Billown is situated in the southern part of the Isle of Man, approximately 2.5km north of Castletown and 1.2km west of Ballasalla, in the parish of Malew, sheading of Rushen. The main excavation site is centred on NGR SC 268702 and occupies slightly elevated ground (c.40m OD) within a generally undulating plain. It lies on a narrow interfluve between the Silver Burn to the east and a stream from Chibbyr Unjin to the west. Both watercourses run southwards, emptying into the Irish Sea at Castletown and Poyll Vaaish respectively. On a clear day there are good views from the site. To the north is upland, dominated by South Barrule with its hillfort crowned summit at 483m OD. To the north-west and west are further hills, many rising to over 200m OD, while to the south-west it is possible to see the coast with the Irish Sea beyond. Views south and east are more restricted, but in general look out over the coastal plain and the valley of the Silver Burn.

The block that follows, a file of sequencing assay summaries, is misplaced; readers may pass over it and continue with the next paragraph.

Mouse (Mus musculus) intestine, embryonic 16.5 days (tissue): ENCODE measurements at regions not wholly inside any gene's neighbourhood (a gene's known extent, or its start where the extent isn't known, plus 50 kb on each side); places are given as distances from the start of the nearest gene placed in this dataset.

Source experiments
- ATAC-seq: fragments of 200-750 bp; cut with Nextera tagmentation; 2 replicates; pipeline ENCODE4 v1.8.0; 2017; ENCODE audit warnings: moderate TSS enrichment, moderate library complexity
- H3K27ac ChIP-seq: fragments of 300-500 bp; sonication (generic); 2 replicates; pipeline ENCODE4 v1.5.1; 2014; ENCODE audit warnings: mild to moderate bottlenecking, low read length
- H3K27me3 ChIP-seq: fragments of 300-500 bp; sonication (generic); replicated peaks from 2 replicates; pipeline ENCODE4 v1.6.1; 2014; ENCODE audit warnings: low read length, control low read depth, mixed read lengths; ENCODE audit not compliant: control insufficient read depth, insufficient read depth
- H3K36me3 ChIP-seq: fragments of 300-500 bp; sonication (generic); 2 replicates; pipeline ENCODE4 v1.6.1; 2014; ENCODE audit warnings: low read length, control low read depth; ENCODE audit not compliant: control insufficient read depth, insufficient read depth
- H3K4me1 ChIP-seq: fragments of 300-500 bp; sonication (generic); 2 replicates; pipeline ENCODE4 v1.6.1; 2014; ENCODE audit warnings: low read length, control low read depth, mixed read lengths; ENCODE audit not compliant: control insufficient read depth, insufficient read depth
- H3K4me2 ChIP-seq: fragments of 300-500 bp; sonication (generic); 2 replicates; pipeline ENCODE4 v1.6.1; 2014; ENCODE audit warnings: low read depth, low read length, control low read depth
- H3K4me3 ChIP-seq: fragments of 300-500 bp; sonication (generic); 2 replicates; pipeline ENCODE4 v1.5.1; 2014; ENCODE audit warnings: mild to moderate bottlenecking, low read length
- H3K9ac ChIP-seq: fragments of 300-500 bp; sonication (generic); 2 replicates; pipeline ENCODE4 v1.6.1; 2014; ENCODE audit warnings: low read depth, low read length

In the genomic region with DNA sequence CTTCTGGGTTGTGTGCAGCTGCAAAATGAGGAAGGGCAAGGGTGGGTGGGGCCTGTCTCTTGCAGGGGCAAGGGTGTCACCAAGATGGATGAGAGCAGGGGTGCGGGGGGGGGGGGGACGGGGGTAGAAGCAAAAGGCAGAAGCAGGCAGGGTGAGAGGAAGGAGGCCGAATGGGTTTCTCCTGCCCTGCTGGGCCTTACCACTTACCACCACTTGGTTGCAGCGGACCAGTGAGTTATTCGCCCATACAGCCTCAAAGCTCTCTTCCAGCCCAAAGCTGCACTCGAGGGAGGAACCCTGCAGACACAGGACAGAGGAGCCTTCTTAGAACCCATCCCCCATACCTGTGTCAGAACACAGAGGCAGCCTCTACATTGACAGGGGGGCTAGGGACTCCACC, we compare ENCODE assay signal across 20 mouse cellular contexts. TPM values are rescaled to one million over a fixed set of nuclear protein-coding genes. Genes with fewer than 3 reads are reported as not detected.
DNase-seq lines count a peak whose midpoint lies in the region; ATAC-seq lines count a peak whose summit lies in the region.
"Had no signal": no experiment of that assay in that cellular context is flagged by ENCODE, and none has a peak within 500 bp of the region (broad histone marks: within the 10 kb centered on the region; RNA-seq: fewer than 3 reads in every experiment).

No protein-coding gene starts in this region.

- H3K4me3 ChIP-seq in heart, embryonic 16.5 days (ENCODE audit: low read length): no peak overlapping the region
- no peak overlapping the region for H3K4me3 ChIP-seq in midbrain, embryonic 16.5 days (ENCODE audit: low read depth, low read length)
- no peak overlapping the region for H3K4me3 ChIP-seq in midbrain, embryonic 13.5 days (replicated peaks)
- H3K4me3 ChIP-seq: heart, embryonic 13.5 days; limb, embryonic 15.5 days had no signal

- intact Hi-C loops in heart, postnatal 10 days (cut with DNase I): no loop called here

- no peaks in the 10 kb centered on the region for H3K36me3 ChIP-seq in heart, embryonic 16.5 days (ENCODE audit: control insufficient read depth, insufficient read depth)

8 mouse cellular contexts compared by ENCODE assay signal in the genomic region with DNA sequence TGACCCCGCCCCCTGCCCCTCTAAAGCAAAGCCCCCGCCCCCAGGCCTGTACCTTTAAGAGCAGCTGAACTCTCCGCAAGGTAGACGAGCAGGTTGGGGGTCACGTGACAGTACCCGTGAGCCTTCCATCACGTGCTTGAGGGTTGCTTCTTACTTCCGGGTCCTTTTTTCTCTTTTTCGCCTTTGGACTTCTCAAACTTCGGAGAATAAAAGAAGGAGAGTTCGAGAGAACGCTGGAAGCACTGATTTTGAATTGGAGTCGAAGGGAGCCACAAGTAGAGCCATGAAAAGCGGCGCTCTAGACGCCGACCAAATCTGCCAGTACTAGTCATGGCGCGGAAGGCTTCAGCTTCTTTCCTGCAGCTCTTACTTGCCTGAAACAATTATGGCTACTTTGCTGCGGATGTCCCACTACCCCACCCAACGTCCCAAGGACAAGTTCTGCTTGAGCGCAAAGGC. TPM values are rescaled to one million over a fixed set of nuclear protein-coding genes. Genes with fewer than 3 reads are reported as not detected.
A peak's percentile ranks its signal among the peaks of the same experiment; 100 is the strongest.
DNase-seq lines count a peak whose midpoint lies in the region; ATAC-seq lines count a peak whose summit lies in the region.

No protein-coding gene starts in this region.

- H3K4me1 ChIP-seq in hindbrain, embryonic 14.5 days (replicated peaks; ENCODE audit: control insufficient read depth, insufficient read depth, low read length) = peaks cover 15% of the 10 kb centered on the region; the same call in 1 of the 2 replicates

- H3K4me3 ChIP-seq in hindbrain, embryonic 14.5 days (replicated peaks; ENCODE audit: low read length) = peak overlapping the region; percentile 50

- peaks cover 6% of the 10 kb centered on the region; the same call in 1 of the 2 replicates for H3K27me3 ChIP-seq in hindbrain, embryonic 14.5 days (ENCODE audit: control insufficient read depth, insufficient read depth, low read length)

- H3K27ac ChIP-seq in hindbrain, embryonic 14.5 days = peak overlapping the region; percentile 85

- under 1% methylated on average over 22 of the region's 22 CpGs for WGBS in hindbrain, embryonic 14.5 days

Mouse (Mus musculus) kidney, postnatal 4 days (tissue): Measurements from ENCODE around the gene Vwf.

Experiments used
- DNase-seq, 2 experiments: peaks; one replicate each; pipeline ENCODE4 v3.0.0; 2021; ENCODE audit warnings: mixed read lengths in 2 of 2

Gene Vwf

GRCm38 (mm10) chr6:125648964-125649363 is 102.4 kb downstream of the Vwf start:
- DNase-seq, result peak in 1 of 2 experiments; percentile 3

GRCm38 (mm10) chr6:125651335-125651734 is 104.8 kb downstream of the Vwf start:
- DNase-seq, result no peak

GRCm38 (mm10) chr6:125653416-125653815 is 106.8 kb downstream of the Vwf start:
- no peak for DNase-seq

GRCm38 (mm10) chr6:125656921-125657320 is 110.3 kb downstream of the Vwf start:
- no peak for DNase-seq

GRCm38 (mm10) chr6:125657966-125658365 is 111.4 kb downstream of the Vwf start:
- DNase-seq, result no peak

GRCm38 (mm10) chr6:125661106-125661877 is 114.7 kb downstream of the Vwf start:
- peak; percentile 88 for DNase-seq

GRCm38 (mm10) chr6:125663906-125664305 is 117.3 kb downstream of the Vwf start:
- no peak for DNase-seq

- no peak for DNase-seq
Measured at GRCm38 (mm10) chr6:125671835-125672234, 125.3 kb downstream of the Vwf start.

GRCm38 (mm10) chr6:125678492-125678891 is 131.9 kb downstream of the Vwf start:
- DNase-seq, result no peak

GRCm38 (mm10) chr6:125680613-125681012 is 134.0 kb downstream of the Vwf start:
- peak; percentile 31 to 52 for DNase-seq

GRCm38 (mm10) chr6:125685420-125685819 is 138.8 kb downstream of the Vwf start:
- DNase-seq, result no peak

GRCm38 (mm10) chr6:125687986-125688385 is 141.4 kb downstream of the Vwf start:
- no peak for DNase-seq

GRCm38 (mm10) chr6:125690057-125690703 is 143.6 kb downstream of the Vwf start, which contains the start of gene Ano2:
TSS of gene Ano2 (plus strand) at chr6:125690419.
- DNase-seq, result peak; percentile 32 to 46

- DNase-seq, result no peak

The geology of the Billown area is described in detail by Lamplugh (1903) and more recently by Dickson, Ford and Swift (1987). The underlying solid geology is Carboniferous Limestone of the Castletown formation, but the limestone is capped by up to 4m of glacial till. The base-rich soils which have developed on this till are among the most fertile on the Island (Kear 1976, 48).